Wildcat strike – definition and meaning
A wildcat strike, sometimes known as a wildcat strike action, a quickie strike, or an outlaw strike, is a sudden, unexpected strike in which there is no warning by the striking workers and no official support by the union leadership. It is an unannounced illegal (in most cases) industrial stoppage by a section of unionized workers in which there has been no following of the proper procedure for going on strike.
In most countries, the employer can legally dismiss the workers involved in a wildcat strike, and sometimes even sue their trade union for damages.
The main difference between a regular strike and a wildcat strike is that the former is legal while the latter is usually not. If the trade union calls for a strike, and the procedures leading to it have adhered to labor or employment legislation, it is a legal action.
A wildcat strike is a strike undertaken by workers without the union leadership’s support, authorization, or approval. The strike is unexpected and – in most cases – illegal. People involved in such strikes risk losing their jobs.
According to FindLaw.ca:
“A wildcat strike is a strike by workers that has not been approved by their union. It may be started while a union contract is still valid or even while the union is negotiating for benefits for workers.”
“The latter is problematic as it can catch union managers off-guard and cause problems with the negotiating process between the union and the employer.”
Why participate in a wildcat strike?
As wildcat strikes are technically illegal, most workers try to avoid them. You may wonder why any worker in his or her right mind would choose to become involved in an illegal activity that could result in dismissal.
Wildcat strikes are usually done in desperation, especially when the workers feel that neither their employers their union are listening to their complaint.
Some workers may agree to take part in a very short, unannounced wildcat strike when the intention is to make a point. Perhaps, for example, both the employer and the union are ignoring some serious safety issues.
Sometimes union recognition of a strike is complicated. In the year-long 1984-1985 British miners’ strike, the national executive supported the strike, however, many council areas regarded the industrial stoppage as unofficial. As most ballots at area level showed that the majority of voters were against the strike, no ballot was ever taken at a nationwide level.
Adrienne Cecile Rich (1929–2012) was an American poet, essayist and radical feminist. She is credited with bringing the oppression of women and lesbians in the latter half of the 20th century to the forefront of poetic discourse. (Image: adapted from Wikipedia)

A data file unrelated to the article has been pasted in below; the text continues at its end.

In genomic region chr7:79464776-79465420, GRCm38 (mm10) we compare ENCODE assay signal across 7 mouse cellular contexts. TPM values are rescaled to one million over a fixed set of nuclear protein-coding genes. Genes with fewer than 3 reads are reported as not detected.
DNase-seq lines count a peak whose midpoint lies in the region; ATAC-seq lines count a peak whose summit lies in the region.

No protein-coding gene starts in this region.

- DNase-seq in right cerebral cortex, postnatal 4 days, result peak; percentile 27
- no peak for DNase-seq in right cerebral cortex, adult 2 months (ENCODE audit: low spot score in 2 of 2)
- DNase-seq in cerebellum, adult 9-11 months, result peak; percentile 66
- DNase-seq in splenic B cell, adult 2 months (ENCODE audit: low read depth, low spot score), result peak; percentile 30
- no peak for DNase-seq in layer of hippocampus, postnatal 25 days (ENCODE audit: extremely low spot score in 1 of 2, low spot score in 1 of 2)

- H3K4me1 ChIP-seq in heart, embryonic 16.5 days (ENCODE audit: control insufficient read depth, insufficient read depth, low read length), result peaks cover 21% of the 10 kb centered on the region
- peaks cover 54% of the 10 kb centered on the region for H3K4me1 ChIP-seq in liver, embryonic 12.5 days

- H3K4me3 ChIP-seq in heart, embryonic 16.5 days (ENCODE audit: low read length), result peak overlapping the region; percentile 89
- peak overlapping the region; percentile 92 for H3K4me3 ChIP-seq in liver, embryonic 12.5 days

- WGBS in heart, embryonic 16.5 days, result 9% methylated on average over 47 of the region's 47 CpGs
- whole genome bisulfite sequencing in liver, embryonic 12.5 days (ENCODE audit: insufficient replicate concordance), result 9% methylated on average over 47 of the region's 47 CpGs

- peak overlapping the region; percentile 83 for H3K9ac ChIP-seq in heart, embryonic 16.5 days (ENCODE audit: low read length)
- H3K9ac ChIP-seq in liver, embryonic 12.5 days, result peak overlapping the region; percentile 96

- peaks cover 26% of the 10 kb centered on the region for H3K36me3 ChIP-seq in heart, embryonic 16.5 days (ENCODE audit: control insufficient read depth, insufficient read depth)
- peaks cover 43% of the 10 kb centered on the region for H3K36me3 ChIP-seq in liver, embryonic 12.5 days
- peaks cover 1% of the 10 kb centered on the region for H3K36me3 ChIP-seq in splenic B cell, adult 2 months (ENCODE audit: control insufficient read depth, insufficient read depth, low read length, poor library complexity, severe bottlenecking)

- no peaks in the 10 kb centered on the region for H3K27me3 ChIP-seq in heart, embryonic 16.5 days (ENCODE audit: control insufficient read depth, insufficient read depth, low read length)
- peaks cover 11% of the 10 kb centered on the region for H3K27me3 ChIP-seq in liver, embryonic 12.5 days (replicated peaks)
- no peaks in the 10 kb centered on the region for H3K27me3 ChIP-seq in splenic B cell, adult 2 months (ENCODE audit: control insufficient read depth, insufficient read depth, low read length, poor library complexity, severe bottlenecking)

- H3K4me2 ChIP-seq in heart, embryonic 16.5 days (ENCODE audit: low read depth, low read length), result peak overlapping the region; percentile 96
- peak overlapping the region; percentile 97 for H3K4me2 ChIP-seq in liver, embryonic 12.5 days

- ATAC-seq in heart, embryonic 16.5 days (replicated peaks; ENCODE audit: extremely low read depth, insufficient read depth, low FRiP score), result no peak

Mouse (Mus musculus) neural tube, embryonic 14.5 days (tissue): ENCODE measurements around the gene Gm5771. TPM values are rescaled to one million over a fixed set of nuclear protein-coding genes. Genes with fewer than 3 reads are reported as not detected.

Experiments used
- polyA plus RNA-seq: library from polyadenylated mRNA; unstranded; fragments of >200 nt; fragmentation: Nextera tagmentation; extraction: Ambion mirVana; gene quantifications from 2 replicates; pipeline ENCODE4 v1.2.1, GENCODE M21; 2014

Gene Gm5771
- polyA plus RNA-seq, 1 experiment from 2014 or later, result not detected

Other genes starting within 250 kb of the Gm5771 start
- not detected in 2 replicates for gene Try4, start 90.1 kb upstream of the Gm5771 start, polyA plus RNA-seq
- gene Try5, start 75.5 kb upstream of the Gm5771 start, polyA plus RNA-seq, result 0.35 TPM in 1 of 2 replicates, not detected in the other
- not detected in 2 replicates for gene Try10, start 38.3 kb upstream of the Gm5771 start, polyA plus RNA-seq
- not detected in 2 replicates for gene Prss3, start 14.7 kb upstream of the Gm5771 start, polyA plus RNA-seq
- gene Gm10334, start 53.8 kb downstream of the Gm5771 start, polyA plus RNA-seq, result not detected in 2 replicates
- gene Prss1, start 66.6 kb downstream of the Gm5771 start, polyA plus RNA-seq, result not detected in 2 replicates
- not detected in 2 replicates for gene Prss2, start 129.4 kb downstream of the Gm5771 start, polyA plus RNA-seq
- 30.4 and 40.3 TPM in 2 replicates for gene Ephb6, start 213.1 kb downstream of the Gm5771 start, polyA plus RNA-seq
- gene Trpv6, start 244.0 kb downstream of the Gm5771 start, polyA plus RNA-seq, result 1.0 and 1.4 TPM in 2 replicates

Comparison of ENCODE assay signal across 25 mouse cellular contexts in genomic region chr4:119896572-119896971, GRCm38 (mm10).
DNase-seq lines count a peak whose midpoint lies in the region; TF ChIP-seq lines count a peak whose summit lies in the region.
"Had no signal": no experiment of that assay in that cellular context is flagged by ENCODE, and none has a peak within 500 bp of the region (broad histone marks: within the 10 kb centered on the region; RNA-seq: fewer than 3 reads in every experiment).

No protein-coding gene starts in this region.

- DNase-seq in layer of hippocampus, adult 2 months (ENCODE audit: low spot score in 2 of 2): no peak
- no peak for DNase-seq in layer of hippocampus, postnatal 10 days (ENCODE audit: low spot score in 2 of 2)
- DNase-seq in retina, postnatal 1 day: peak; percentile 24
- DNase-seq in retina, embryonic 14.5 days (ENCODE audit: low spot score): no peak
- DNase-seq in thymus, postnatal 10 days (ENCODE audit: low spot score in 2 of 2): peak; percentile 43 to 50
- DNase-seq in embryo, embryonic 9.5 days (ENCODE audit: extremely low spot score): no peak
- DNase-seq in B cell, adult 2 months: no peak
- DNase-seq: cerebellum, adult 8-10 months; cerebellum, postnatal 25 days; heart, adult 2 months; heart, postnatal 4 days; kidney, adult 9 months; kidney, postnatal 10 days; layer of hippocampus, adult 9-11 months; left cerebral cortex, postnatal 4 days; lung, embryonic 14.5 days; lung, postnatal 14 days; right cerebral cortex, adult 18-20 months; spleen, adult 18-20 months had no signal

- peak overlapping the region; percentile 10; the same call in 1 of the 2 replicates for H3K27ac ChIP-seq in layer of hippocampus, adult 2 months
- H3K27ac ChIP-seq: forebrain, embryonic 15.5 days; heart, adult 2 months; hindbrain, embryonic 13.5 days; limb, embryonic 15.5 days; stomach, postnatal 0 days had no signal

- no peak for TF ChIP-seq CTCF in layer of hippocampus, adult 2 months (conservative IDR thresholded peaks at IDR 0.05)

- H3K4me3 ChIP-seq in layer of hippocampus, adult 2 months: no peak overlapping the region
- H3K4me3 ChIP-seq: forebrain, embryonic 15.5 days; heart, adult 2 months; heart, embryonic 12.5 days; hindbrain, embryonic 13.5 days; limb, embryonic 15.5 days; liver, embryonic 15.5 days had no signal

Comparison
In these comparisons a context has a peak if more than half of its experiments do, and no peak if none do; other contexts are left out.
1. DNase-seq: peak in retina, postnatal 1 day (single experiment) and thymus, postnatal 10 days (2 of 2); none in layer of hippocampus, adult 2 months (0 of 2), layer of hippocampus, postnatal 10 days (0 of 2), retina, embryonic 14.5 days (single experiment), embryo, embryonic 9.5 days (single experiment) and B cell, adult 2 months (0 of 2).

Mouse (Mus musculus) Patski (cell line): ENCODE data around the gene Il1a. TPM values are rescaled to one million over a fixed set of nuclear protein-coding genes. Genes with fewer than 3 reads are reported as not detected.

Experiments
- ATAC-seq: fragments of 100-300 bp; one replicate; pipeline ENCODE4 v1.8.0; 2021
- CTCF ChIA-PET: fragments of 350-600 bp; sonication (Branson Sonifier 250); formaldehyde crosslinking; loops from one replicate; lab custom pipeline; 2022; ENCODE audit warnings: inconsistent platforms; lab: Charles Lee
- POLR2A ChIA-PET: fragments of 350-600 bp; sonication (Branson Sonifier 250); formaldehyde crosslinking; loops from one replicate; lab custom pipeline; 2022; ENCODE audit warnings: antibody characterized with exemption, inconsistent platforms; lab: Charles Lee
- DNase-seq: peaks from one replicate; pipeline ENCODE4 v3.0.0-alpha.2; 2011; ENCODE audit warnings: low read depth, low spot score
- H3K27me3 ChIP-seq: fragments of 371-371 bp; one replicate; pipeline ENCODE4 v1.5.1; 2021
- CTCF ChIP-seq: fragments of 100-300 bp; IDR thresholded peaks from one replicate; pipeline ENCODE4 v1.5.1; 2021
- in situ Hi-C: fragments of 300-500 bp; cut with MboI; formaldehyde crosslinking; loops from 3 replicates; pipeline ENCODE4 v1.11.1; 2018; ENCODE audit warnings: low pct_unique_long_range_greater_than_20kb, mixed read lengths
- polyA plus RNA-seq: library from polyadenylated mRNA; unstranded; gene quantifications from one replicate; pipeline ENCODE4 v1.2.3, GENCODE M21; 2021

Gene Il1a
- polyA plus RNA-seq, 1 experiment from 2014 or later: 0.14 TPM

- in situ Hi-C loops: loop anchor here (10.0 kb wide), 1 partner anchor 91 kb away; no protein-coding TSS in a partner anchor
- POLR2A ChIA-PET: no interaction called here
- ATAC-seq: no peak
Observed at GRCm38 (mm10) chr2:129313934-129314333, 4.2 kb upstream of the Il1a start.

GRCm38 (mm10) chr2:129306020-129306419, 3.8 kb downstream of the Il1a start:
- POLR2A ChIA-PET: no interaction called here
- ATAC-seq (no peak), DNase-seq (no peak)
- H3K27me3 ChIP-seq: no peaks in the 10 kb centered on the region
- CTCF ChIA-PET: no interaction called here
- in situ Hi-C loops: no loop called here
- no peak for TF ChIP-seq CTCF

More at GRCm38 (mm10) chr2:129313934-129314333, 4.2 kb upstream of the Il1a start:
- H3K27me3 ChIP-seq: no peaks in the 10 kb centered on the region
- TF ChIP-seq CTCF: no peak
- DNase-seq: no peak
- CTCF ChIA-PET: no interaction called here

Wildcat strike legislation in the US
In the United States, wildcat strikes have been considered illegal since 1935. Trade unions have the power to bargain collectively on behalf of their worker-members and call for strike action demanding concessions from employers.
Under the 1935 NLRA (National Labor Relations Act), federal courts have ruled that wildcat strikes are illegal, and that employers have the right to dismiss workers who participate in them.
American workers can, however, formerly request that the National Labor Relations Board sever their association with their trade union, if they believe that the union is not properly representing their interests.
If those workers – the ones who have ended their association with their union – go on a wildcat strike, it cannot be deemed an illegal action.
Wildcat strike legislation in the UK
Wildcate strikes have been illegal in the UK since the early 1980s. UK-based Industrial Workers of the World (IWW) says that wildcat strikes in Britain are technically illegal.
Any British worker who participates in such a strike loses the protection of the law and his or her employment contract.
IWW adds that this does not mean that a wildcat striker will be automatically fired, since this is done at the discretion of the employer.
“There have been many instances of wildcat strikes being effective and getting changes made very fast. This is a tactical decision that only you and your fellow workers can make.”
Wildcat strike legislation in the Canada
In Canada, wildcat strikes are illegal. In March 2012, ground employees working for Air Canada suddenly and unexpectedly walked off the job – went on a wildcat strike – at Toronto Pearson International Airport. On March 23rd, more than eighty-four flights were cancelled, while another eighty were delayed.
The ground staff walked out after three workers had been suspended for heckling Lisa Raitt, Canada’s Labour Minister.
Following this incident, Air Canada experienced several industrial relations problems with its unions.
Regarding that wildcat strike, the Labour Minister’s office wrote: “Employees could face fines of up to $1,000 a day and the union could face fines of up to $100,000 a day.”
Video – Wildcat Strike Air Canada
This Global News video reported on the Air Canada wildcat strike that caused chaos for travelers at the country’s largest airport in March, 2012.